The second-largest Shiʿa community in the world, the Ismailis are settled in over 25 countries across Asia, Africa, the Middle East, Europe, North America and Australia.  

Like the ummah (global Muslim community) as a whole, the Ismailis represent a rich diversity of cultures, languages and nationalities. Ismaili traditions fall within four broad geographic and ethnographic groups: Arab, Persian, Central Asian, and South Asian. Settlements in Africa comprise primarily Ismailis of South Asian origins, while recent settlements in the West come from all these traditions.  

Espousing an esoteric, spiritual vision of Islam, the Ismailis are led by a hereditary Imam (spiritual leader), whose role and responsibility it is to interpret the faith for the community and to improve the quality and security of their daily lives. 

His Highness the Aga Khan is the present and 49th Imam of the Ismailis. 

Over the course of their history and under the guidance of their Imams, the Ismailis have constituted a formidable religious and intellectual force, making significant contributions to Islamic thought and cultures.  

The pursuit and patronage of intellectual enquiry, particularly, has been a hallmark of Ismaili history, doctrine and practice. Ismaili daʿis (summoners) during the Fatimid period, for example, were expected to possess an encyclopaedic knowledge, not only of the Qur’an and the hadith but also history, theology, philosophy, languages, and the natural sciences.  

Large, well-stocked, accessible libraries open to all and endowed by the Ismaili Imams were but one manifestation of this ethic, as were institutions of learning such as al-Azhar and the Academy of Science known as the Dar al-ʿIlm, in Cairo, Egypt.  

This ethic remained equally important during the Alamut period that followed. In territories across Iran and Syria, resident and visiting scholars from far and wide consulted works in libraries in Ismaili centres, exchanged ideas, and wrote texts on a variety of subjects for lay and specialist audiences. 

Among the renowned philosophers, jurists, physicians, mathematicians, astronomers, and scientists of the past who flourished under the patronage of Ismaili Imams mention may be made of Qadi al-Nuʿman, al-Kirmani, Nasir-i Khusraw and Nasir al-Din Tusi.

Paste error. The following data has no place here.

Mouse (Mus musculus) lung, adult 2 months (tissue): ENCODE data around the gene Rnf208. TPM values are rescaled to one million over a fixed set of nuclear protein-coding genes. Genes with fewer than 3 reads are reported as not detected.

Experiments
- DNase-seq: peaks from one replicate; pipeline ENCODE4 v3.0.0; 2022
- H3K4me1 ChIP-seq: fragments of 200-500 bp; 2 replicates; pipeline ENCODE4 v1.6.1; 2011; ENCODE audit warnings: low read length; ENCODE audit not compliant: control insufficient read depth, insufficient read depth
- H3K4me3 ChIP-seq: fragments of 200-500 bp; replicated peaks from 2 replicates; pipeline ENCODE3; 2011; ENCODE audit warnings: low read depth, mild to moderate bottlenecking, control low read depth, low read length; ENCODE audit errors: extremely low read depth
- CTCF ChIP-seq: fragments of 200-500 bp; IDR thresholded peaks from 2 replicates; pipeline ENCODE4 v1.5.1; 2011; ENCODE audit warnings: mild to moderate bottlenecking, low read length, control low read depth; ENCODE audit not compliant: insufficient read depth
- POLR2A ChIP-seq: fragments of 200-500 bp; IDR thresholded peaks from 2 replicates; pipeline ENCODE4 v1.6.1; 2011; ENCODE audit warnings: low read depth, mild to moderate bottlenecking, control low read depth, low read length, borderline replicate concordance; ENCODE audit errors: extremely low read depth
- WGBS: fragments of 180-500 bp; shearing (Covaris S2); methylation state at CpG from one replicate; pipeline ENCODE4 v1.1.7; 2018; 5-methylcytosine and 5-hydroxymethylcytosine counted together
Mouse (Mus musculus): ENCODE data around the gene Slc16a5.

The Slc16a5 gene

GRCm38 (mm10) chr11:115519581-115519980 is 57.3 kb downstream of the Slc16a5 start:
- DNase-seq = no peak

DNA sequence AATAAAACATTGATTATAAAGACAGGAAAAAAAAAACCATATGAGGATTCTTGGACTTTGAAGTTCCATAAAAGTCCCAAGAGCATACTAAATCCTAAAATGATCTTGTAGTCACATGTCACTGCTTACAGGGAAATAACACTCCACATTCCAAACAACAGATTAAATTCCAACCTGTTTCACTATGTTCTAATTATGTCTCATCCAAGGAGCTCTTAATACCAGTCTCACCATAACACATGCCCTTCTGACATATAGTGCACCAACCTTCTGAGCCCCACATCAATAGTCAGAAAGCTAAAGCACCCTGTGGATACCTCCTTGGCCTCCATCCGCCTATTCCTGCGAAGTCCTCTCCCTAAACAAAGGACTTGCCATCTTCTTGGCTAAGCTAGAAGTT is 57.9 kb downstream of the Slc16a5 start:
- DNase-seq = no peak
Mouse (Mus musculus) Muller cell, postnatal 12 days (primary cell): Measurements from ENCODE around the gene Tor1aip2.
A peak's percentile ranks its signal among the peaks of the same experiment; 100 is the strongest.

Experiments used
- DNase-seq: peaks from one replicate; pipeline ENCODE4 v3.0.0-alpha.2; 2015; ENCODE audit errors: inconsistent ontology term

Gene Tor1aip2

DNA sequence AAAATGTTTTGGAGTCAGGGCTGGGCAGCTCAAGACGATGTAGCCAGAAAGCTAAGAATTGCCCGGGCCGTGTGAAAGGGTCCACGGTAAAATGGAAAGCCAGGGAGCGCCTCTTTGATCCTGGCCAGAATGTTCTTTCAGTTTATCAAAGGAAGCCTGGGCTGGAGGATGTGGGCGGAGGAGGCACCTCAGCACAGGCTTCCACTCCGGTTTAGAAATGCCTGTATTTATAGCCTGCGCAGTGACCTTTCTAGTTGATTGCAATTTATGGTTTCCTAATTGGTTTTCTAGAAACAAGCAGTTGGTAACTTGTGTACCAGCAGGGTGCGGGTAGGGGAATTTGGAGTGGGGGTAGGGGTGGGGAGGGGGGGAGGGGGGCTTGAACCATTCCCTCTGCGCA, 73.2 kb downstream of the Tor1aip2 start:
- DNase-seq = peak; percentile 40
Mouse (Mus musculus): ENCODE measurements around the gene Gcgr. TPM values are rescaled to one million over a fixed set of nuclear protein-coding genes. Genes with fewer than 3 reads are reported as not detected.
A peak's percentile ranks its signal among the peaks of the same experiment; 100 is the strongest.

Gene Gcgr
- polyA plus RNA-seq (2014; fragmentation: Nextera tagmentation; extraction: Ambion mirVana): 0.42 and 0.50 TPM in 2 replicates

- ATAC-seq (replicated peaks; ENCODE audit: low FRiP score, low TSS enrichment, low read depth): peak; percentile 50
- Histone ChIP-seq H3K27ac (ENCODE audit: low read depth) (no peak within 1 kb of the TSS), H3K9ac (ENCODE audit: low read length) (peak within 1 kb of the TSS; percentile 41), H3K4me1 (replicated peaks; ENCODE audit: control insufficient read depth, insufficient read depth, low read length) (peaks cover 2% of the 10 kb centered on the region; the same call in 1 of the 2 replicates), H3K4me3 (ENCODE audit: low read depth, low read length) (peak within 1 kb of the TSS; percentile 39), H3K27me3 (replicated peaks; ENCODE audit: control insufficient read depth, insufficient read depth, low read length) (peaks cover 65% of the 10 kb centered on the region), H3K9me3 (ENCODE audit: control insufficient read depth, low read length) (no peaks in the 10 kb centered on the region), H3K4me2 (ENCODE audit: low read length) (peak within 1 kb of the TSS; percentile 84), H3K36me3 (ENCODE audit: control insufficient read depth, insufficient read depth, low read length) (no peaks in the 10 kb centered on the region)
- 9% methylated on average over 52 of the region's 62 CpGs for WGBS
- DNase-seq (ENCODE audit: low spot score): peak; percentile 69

Discover More on The Ismailis Their History and Doctrines

Continued spiritual allegiance to the Imam of the Time and adherence to the Shiʿi Imami Ismaili tariqah (persuasion) of Islam has engendered in the Ismaili community an ethos of self-reliance, a commitment to unity in diversity, and a dedication to learning and education.  

Over the last 150 years, the Ismailis have witnessed the evolution of a well-defined institutional framework to direct and act on these principles. As such, under the umbrella of the Aga Khan Development Network (AKDN) [link to IIS page] and other institutions of the Ismaili Imamat, they have established schools, universities, hospitals, health centres, housing societies, transport, tourism, communications, and infrastructure projects around the world, among many other long-term endeavours in the realm of social, cultural, educational, and economic development.  

Together with other communities and organisations, these endeavours aim to improve the quality of life for all citizens regardless of race and religion in all of the countries where these programmes operate, and thereby contribute to the development of a strong and vibrant civil society. 

The personal and community sharing of one’s time, knowledge, skills, experience, and expertise towards the individual and collective improvement of the safety, security, and quality of life is a deeply ingrained tradition and long-standing practice of the Ismaili community worldwide. It is also a reflection of the Ismaili interpretation of the fundamental Qur’anic ethic to uphold the dignity of humankind. 

Discover More on Ismaili Modern History